Redlands Daily Facts from Redlands, California on February 13, 1968 · Page 12
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Redlands Daily Facts from Redlands, California · Page 12

Redlands, California
Issue Date:
Tuesday, February 13, 1968
Page 12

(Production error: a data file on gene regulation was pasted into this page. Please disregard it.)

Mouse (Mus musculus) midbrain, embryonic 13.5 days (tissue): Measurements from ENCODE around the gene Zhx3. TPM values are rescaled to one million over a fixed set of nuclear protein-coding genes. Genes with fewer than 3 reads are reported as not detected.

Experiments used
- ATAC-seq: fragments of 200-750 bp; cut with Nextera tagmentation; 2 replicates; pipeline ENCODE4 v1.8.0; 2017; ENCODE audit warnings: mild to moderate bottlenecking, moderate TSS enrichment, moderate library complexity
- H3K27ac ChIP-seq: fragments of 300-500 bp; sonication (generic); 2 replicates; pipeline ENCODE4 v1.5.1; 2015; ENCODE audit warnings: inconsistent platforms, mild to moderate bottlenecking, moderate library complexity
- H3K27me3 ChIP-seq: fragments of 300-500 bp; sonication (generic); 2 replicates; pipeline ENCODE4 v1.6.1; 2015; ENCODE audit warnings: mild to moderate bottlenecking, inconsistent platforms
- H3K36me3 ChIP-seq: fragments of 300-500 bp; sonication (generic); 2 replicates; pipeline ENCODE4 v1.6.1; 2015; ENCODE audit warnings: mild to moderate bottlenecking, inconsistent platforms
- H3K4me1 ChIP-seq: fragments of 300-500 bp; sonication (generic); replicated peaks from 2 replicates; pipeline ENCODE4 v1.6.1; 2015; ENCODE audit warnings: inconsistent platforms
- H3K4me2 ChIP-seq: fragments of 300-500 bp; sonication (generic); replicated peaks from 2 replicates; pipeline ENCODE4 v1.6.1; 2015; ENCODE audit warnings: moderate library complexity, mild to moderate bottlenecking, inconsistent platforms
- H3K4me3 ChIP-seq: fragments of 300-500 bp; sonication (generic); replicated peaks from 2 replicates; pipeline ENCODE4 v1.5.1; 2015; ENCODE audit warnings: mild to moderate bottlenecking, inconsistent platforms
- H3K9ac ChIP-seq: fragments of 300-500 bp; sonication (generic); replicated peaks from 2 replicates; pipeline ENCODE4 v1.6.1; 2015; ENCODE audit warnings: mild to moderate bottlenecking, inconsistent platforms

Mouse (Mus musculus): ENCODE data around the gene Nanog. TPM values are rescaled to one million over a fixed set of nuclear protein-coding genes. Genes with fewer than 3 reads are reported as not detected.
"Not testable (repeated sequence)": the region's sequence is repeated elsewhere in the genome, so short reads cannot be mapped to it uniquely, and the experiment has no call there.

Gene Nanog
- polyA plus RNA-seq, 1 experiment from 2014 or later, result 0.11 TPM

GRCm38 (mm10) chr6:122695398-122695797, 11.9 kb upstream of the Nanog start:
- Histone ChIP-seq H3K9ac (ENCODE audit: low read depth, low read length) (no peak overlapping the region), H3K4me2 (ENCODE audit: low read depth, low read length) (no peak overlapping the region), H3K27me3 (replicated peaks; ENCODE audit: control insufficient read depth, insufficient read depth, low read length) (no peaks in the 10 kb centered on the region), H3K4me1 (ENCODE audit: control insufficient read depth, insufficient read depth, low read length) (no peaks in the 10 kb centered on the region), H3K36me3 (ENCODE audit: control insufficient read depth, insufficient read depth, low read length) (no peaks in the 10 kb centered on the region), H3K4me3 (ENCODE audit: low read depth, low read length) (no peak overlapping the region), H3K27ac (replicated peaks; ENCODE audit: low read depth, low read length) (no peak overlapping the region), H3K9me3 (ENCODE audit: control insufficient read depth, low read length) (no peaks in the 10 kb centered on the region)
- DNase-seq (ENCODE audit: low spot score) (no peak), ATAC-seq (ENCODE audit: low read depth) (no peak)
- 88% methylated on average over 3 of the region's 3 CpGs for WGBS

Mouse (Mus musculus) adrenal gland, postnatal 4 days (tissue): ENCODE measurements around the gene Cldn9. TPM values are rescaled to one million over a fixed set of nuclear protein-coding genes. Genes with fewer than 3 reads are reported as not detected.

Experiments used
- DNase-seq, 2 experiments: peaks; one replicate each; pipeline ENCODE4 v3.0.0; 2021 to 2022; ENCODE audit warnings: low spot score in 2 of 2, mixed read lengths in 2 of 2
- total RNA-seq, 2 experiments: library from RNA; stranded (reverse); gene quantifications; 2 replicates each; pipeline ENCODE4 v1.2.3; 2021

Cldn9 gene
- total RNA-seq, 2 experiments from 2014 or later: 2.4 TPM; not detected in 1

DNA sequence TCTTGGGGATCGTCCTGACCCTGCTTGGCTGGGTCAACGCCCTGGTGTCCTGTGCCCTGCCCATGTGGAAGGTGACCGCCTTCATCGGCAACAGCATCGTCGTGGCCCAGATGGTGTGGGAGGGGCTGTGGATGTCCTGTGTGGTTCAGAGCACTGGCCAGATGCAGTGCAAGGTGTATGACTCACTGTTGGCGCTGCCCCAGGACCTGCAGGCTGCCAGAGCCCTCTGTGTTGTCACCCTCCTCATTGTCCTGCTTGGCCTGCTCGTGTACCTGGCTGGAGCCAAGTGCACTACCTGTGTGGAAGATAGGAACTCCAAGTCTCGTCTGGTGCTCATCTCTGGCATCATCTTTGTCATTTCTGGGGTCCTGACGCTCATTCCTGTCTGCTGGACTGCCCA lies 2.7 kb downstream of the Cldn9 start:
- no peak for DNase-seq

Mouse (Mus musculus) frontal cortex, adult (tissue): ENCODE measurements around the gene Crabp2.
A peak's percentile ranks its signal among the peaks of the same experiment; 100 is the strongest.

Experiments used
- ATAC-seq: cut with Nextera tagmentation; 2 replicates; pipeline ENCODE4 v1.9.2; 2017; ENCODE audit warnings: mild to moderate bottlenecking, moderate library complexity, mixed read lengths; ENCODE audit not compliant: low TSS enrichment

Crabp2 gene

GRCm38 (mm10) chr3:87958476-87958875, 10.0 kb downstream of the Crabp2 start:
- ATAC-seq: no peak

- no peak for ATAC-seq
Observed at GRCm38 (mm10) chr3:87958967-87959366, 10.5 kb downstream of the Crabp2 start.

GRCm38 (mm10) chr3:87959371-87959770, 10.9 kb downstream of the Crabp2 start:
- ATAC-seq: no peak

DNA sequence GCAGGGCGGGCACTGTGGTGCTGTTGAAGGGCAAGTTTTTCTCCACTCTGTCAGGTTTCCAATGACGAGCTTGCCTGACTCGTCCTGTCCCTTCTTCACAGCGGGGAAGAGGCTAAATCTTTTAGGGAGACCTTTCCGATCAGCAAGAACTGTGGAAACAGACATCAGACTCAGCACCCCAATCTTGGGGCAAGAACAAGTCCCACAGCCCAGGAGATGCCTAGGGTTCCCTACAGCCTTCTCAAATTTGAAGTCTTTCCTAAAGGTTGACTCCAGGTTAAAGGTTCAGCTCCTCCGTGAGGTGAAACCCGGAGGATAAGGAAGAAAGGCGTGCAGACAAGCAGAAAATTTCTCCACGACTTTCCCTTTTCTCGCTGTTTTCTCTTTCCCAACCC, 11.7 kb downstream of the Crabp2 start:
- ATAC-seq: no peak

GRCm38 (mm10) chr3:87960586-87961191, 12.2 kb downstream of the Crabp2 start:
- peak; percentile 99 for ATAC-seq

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Page 12. Tuesday. Feb. 13. 1968 Redlonds, Calif. F»W* "id MOOI* DeRoo is qualified to succeed Hinclcley In the Primary Election of 1946, Stewart Hinckley of Redlands made his debut in politics. It was a humdinger. Under the system of cross-filing then prevailing, he won the nomination of both the Republican and Democratic parties for Assemblyman from this district and was elected. That correctly predicted that he could succeed at the polls as long as he tried. He kept winning until he left in 1954 to join the Eisenhower administration, in farm Joans. Jack A. Beaver succeeded him. When >Ir. Beaver retired, Mr. Hincklej' ran again and was elected. Now he has announced that he will retire. This will give many people the mistaken notion that he is bowing out of office in February 1968. He isn't. His term doesn't expire until the end of the calendar year. Ahead of him still is the gruelling session of the Legislature, with many a committee meeting and many a hard-fought battle on the floor of the Assembly. When a man decides to retire at the end of a seventh, two-year term, it is hardly necessary to ask why. Par for the course in the Assembly is two or three terms. Few men have the perseverance to stick it much longer. They tire of the almost perpetual campaigning that is required for an office which is up for grabs every second year. 5Ir. Hinckley has been a marathon runner. It is most encouraging to see that Clark DeRoo seeks to follow in Mr. Hinckley's footsteps. He is also a Redlands Republican and has a community, citrus and polidcal background which is quite similar to that of the incumbent Assemblyman. It can also be said that Mr. DeRoo has the traditional qualifications of an Assemblyman in this district These qualifications were found in Gordon P. Corwin of Highland who W3S our Assemblj-man, 1935-40 and in Douglas P. Armstrong, then of Redlands, who was in Sacramento 1943-46. The district again has the kind of candidate it has preferred in election after election. The office from which Mr. Hinckley will retire can be kept in able hands. Events will persuade Can President Johnson stand fast on his Vietnam policj'? Senator Kennedy thmks not. In his Chicago speech Friday he declared that the war is a mistake and cannot be v.on militarily. Secretary of State Rusk, huing to the administration line, answered him Saturday: "This is a time of trial for the South \net- namese and their allies. It may well be the climactic period of the struggle in Southeast Asia. '•This is the kind of test which separates the timid from the intrepid, the weak from the .strong. Beyond doubt our magnificent fighting men and their comrades in arms \\ill pass this test with flying colors. And I believe that, despite the voices of doubt and despair here, Americans on the home front will rise to the occasion, as they have done in the past" : Reading of the carefully coordinated attacks of the Commtmists in the dties, many Americans are wondering what to believe. In the end, the public will not be moved by either the words of Senator Kennedy or Secretary Rusk. They will be persuaded by events. If we are now pasang through the climactic period of the war, then the intrepid will prevail and the President will stand without flinching. But if the bold offensive the Communists have staged, is to be followed by others of equal force over a period of months, many Americans will form the judgrtient that the administration does not have a realistic policy. The Newsreel The Treasury proposes a tax on all tourists who spend more than 57.00 a day outside the western hemisphere. You can't even stay home on that Politicians are naturally solicitous of the consumer vote, since it includes everybody who isn't on an expense account E^ducational buildings are In constant need of repair. Graduate schools, particularly, are losing some of the weatherstripping that keeps out the draft One theory is that the North Vietnamese are ejdialing then: final gasp, but they seem to be doing it in the style of the operatic scene where the tenor takes a whole act to die in. Some schools send students home because their clothing is distracting, while a College in California objects to a study group where nobody wears any clothes at all. Tobacco companies are urged not to sponsor sporting events on television. Does this include the exdting contest where everybody^ sits around and measures dgaiettes?, (Phole on Pag* 3) fVhea oM4Mttle landers took to digging in the soU along Oriental street recently, they did not know precisely where the buildings of Chinatown had stood. They were searching blind, as if they were archaeologists unearthing the ancient city of Pompeii, rather than a sub- sctUement of Redlands which existed within the memory of many who are living today. This prompted the Facts to observe editorially that the lack of a Chinatnwn hUtory might be remedied by a graduate hislor>' student at UR. This brought a response from Loren M. Horton of Modesto wlio signed himself, "An Emigrated Native." "It was my pleasure to be a candidate in the Masters program at thte University of Redlands a decade ago with the project being a study of the Chinese in the Redlands area, 1885 to 1895," he wrote: "The era is a fascinating one. Not only is it a unique and little known period but Redlands had one of its early opportunities to experience the pangs of maturing." Thanks to UR Librarian Lawrence Marshbum, the Grain of Salt has had access to Mr. Hor:on's paper. Shall we taste the whipped cream first? "To the interested student of the histoo" of Redlands," Mr. Horton wrote in 1957, "several evidences of Chinese labor exist to the present. One of the principal buildings still in use constructed by this labor force may be seen at the site of the former Brookside Winer}' (at the foot of Fern avenue in San Timoteo canyon just below the Community Hospital). "The winery employed 30 Chinese for various jobs. The construction of brick buildings was of paramount importance. The Chinese prepared and fired the bricks as well as building I h e bams, the wine cellars and the houses. "Other e%idcnce of Chinese labor within Redlands may be seen in Smiley Heights where in 1890 approximately 250 Orientals were hired by the Smiley brothers to build curbs, 'roads, fountains and to assist in landscaping their estate. "In 1887 R. H. Gariand. president of the East Redlands Water company, traveled to Oakland and contracted for 60 Chinese laborers to construct pipelines for the irrigation company. A portion of this water system is still in use in the Ctiicago Colony area of Redlands. (You can locate it by such Chicago street names as Dearborn and LaSaUe). . . . "Perhaps the most colorful occupation of the Chinese in t h e vicinity of Redlands was the tending of a vast vegetable acreage in the Dunlap Acres of lower Yucaipa valley. Isaac Ford, in a personal interview, staled that few citizens in the Redlands area had vegetable gardens and depended on the Chinese. "Two or three times each week, 12 vendors traveled their prescribed routes by horse and wagon, often as far as San Bernardino. The business was a lucrative one and at each Chinese New Year the peddlers would present each customer a Chinese nareissus bulb as a token of gratitude." Mr. Horton makes no mention of (he mode of dress of the Oiick farmers. However, the late Jimmy Cub of the Facts staff used to chuckle about it. saying that the coolies were an embarrassment to ladies passing through Dunlap on horseback since in warm weather they would often shed their clothes completely. Berry's World bi Vietnam, Reds now '90 for broke' By WILLIAM S. WHITE Redlands Yesterdays FIVE YEARS AGO Temperatures — Highest 65. lowest 49. Mrs. Roger (Sue) Boone. Beta Sigma Phi sorority's International Valentine Qaeeo of 1963, honored by the five local chapters. Dixie Hardy of Sacred Heart school wins the $15 first prize in the annual LincoUi essay contest conducted in eighth grade classes. Harlem Clowns score 91-83 win over local AU-Star basketball team in game witnessed by 1900 fans in Redlands High gj-m. TEN YEARS AGO Temperatures — Highest 65. lowest 47. Dcrrie Ditchfield. Norma Woodring and Sheila Carlson are first three entrants in Jaycee- sponsorcd Redlands Orange Show queen contest. George M. Bailey elected president of the Family Service association at the 60th annual meeting. Jack Shannon wins Lincoln essay contest for- eighth graders, writing on topic, "Tlie Erudition of Lincoln." FIFTEEN YEARS AGO Temperatures — Highest 69. lowest 40. School Trustees seek principal for new "Terracina" elementary school at C}-press and San Mateo when woman first selected accepts higher-salaried job at Newport. Lt. Phylli.0 Newland of Redlands wins $2625 on "Break the Bank" radio program. Teacher salary situation in Redlands schools may be resolved wtih help of outside con- sidting agency. Timely Quotes lliose who worry about a de- vahiation of th« dollar may find that they have been worrying about a symptom. The disease itself — domestic inflation — is present and there can be no doubt of it C«crg« Haftdom, vfe* presl- dtnl of NatiwMl Attodation of Manufachirtr*. Vihen you can explain to your wife why an airplane flies, that means you're a good teacher. —Mrs. Joseph Gavin, noting that htr space flight-husband could b« a ttachar at well. LBJ ought to act in his own name By HOLMES ALEXANDER W.ASHINGTOX. D. C. -Back on December 16, 1S50, President Truman issued as eloquent a proclamation as we have in our federal literature. The paper was co-signed by Dean Achcson. Secretary of State, and he may h9 \e been ils author. In an.v event. Mr. Truman said that events in Korea required him to issue a statement ot emergency. He denounced the Communist conspiracy by name, a.-kcd God's help, and "summoned" 1 again by name) all farmers, workers, businessmen and political \taAtrs to "make .•sacrifices" and "keep the faith" to meet the dangers that then confronted us. It was this State Paper of Mr. Truman's that President Johnson used last New Year's Day to assert himself on the subject of foreign investment and foreign (ravel. As to the foreign investments, he decreed by executive order that the Secretary ol Commerce shouU pass upon all "transfers of capital" outside the country and should require "repatriation" of many earnings and depo6its abroad. Ht also provided the Federal Reserve Board with standby authority to "investigate, regulate and prohibit" any bank under Federal jurisdiction from moving money outside the United Slates. As to foreign travel. LBJ said he would seek restrictive leg'islation. Congress was out of session on New Year's, and is only new giving attention to what the President said and did. Not many Congressmen, and far fewer citizens, realized what liberties the President was taking —not for the first time, either —with his credibility. To nod concurrence with the President, one must bdieve that the specific emergency proclaimed by Mr. Truman, namely (he Korean War, had never lapsed. TH'O Presideots, Eisenhower and Kennedy, have served in the meanwhile without recourse to the Truman proclamation, and a ceasefire of sorts has existed in Korea since 1933. President Johnson did not declare an emergency of his own, related to matter.* ot this year. He backed into Mr. Truman's outdated emergency. President Johnson found this a convenient way to deal with the balance-of-paymcnt problem (which didn't exist and wasn't mentioned in 1950), but he failed The Almanac Today is Tuesday. Feb. 13. the 44th day of 1968 with 323 to follow. The moon is between the fuU phase and last quarter. The morning star is Venus. The evening stars are Mars, Saturn and Jupiter. On this day in history: In 1635 the Boston Latin school, oldest edocational institution in America, was founded. In 1914 the American Society of Composers, Authors and Publishers, ASCAP, was formed. In 1945, Russian soldiers took Budapest after 49 , days ot fighting In which more than 50,000 (Jerman troops were killed and 133,000 captured. In 1963, pirates seized a Venezuelan vessel 3480 miles north of Caracas. It was taken over by Braal six days later and the pirates asked for asylum. A thought for the day: French noveliest Andrew Blaurois said, "Learning Is nothmg without cultivated manners . . . but when the two are comtiined in a woman yon have one of the most exquisite products of civilization." to choose a very trustful way in approaching the American people, and there's rising doubt about his method's legality. If a proclaimed emergency can last 18 years without renewal, then it can last in perpetuity. II a bygone military emergency can be transfigured into a financial emergenc>-, involving the seizure of money, then we can have presidential confiscation any old time. In addition to the Truman proclamation, .Mr. Johnson reached back to an old law, an Act of 1917, to justify himself. In 1917, Congress gave President Wilson wartime controls over "transactions in foreign exchange," That old law doesn't use the term "repatriation" of moneys, and has no visible relationship to the current balance^rf payments problem. American Enterprise In.<ititute ba.<: just published these Truman. Wilson and Johnson documents in a single volume for parallel reading. It is a itse- ful public service. Of course, the President may be right in moving to stop runaway ddlars and spendthrift travelers. The Lord knows we've got a financial emergency, among others, that relates to national safety. The country should be willing, and I think it is, to suspend all the personal freedoms (among which foreign travel is nothing but a trinket) and to impound ail ils economic assets, in order to survive as a nation. But the President shouldn't lean on Mr. Truman. He shouldn't hark back to a dead- letter law of Worid War I. He ought not to suit his convem'ence by legalistic jobbery. He ought to atop squandering his equity of believability. This man, Lyndon Jtdmson, knows how to be candid and forthright He has inborn qualities of leadership. He is perfectly capable of proclaiming an emergency in his own name to fit the time and needs. There is a majesty that attaches to the presidency of this country. But every President has got to be loyal to that royal in himself, (Distributed by McNaught Syndicate, Inc.) Quick Quiz Q — How did Delav.are cam the title of the "First State"? A — By being the first of the 13 original states to ratify the Constitution on Dec. 7, 1787. Its representatives in Congress have always had the honor of leading the parade of states when presidents are ioauguraled. Q — Can the election of a U.S. president be dispensed with, even in lime ot war? A — No. The Constitution requires that a president shall hold office "during the term of four years." (}—How did the channel in the East River between Long Island and Manhattan Island get the name of "HeU Gate?" A—The general belief is that the name came from the Dutch "Henegat" (beautiful pass) by which name the wiiole of the East River was noce known. One Minute Plifpif When I catne to you, brethren, I did not come proclaiming to you the testimony of God in lofty words of wisdom. —I Cor. 2:1. Speak clearly if you speak at all; carve every word before you let H fall. -Oliver Wendell Holmes, American poet WASHINGTON - In the Vietnam war the position now may be summed up in a somber sentence: The phase of agony — for those who must fight it. for those in authority here and in Saigon who must conduct it, and for those private men who in duty must support it — has ended. Opening now is the phase of anguish, and conceivably also of the last real crisis. Whatever may be said of the enemy spasms of recent weeks, and however debated may be which side won and which lost, one stark reality now towers above all else. The Communist assailants are farther away than ever before from any intention to listen to any honest peace overture. They are accordingly putting all their chips into the pot, to win all or to lose all. To grope as best one can through the miasma of Washington today — a miasma surely not exampled since Lincoln's ordeals of the Civil War a century and more ago — the weight of all the evidence suggests certain other realities. The Communists — the Viet Cong fifth column and the now heavily-committed regular troops of North Vietnam — scored undeniable propaganda and morale successes in their suicide guerrilla assaults upon the cities and civilians of South Vietnam. They did, however, suffer enormously wasteful casualties; and in naked objectivity their operation, apart from propaganda terms, is likely in the end to turn out to have been self-defeating — with one immense and poignant qualification. It will ultimately be seen as a poor investment if the authority and integrity of our South Vietnamese government ally — the real and central target of these guerrilla attacks — remains substained in the after­ light. This is the great and fateful kernel. This is wiiy it is so harmful to the common cause for American politicians now to joiii the assault as some are doing, upon that authority and that integrity. The elementary decency of the Soviet Union was most du- And to you, a happy chop-chop bious in the '40s, but the Allied Icsders knew enough never to cooperate with the Nazis in assailing it. lest the Nazis win on the morale front what they sought to win on the battle- line. Granted some tolerance (or the undoubted weaknesses — and some compassion for the ghastly burdens — of the Saigon regime, this brutal eruption will at length sink into the category of an ugly episode rather than of a victory. The real name of the game militarily is still the major bat- tic shaping up at Khesanh, an action capable ot dwarfing in meaning and violence all that has gone before. The highest American military authorities— and there is really no reason, except among peaceniks lost in rage and terror, to suppose that these devoted professionals are liars or fools — believe that we can take the enemy's measure here and possibly fatally blunt hii main cutting edge. One of the ablest military heroes to this column'ist, a man totally unconcerened with hissing political argumentation, sees this climatic test at arms as holding a potential parallel to the Battle of the Bulge of the Second World War, There the Germans undertook a suicide spasm of their own. There the Germans won a giant propaganda windfall. But in the harsh ultimate logic of warfare, they lost there. The commitment was not in wisdom but in desperation and could only have paid off if given a disruption of Allied morale that never came. This is not to say that any man should refrain from "dissent" or citicism for a moment. But rational dissent and criticism do not mean pillorying a general in the field like Westmoreland; do not mean attempts by a tiny Senate minority to destroy a Secretary of State for remaining faithful to an American commitment of honor; do not'mean trying to expose the last details of American intelligence operations before hostile eyes. And they do not mean conscious and determined defeatism. (Copyright 1968. by United Feature Syndicate, Inc.) By NORTON MOCKRIDGE NEW YORK -Man and boy. I've been going to Chinese New Year celebrations for a long, long time. And it's a wonder I'm alive. About ID years ago I got pushed into the path of a parade in Chinatown in Manhattan and nearly got impaled on the spear of a (Hiincse warrior who thought I was attacking his dragon. A few years later I was standing in front of the Bo-Bo Restaurant at 20U Pell St, Chinatown, when some poor celebrant had a packet of firecrackers go off in his hand. He flung them away, of course, and they landed on my relatively new cashmere topcoat Bye-bye coat Last year — the Year of the Sheep — I nearly got decapitated by a pretty dancer named Dorey Chin who whirled up to my table, twirling two golden swords like airplane propellers. One of them got a wee bit out of control and completely severed a thick vine in the floral decorations. By Uien I was under the table. This year I figured I'd be quite safe—having been through three terrifying experiences — and so I went to the Lichee Tree Restaurant, here, with no qualms at all. First. Madame Irene Kuo, and her husband. Gen. Chi-Chih Kuo. are noted for the graciousness and meUcu- lous care with which they run their restaurant and secondly, it's the Year of the Monkey— the year in which, according to legend, you can get into predicaments, and get out of them without any trouble. But I wasn't prepared for what happened. Madame Kuo, to properly celebrate the Year of the Monkey, hid commissioned com- poserband leader Dick Hyman to write a "Concerto for Meat Cleavers," which would feature her head chef, Ben (Juock. Musicians played on xylophones and other exotic instruments, and Ben, wearing his high chefs hat, beat powerfully and rhythmically with two cleavers on his massive chopping block. It'was most impressive, and Leonard Bernstein would have been fascinated, but then — at the height of (he percussion — the handle broke off one of the cleavers and the gleaming, ra- Now You Know By United Preit Internttienal The best-scUing record album of all time is "The First Family," a spoof of the Kennedys by Vaughn Header, which sold millioo copies in 1962 and 1963. zor-sharp blade flew through the air, right toward my table! My wife and our two guests, attorney Donald Seawell and musical comedy star, Gwen Miller, started to dive under the table. But the blade fortunately lost its jet power and landed on the floor about three feet away. Then, and only then, did the color return to our faces. In any case, the pretty Jadinc Wong appeared on stage shortly after our terrifying experience and told so many funnies that we forgot the whole business. "K married man," said Jadine. "is a wolf who wants his cake —and someone else's cookie," She said that "Paying alimony is like putting dimes in the parking meter after your car is stolen," Architect Bill Plante was having lunch with artist Gordon Stevenson and the latter, explaining why> he hadn't been around much lately said: "I've been quite ill, you know." And then Stevenson, who probably is best noted for his magnificent portrait of Slark Twain, explained that he'd had one illness after another, and he ticked them off on his fingers. "Stop, stop!" cried Plante. "I can't stand it!" "WeU. I had them." said Stevenson, defensively. "I'm sure you did." said Plante, "And I'm sure that if it weren't for your age, you'd havo had infantile paralysis, too!" Curious facts nie Indian Oeeu, covering l/TQi a. flie eaitb, is, like most 4^ the world's oceans, a source of mystery and a subject A l)elated exploration. The World Almanac notes that scientists- studying this ocean found, for example, that off Sumatra the water undulates in- 240'foot swells twice the sizeof the largest known wtfrnto vases. The caoBe of this itenemp;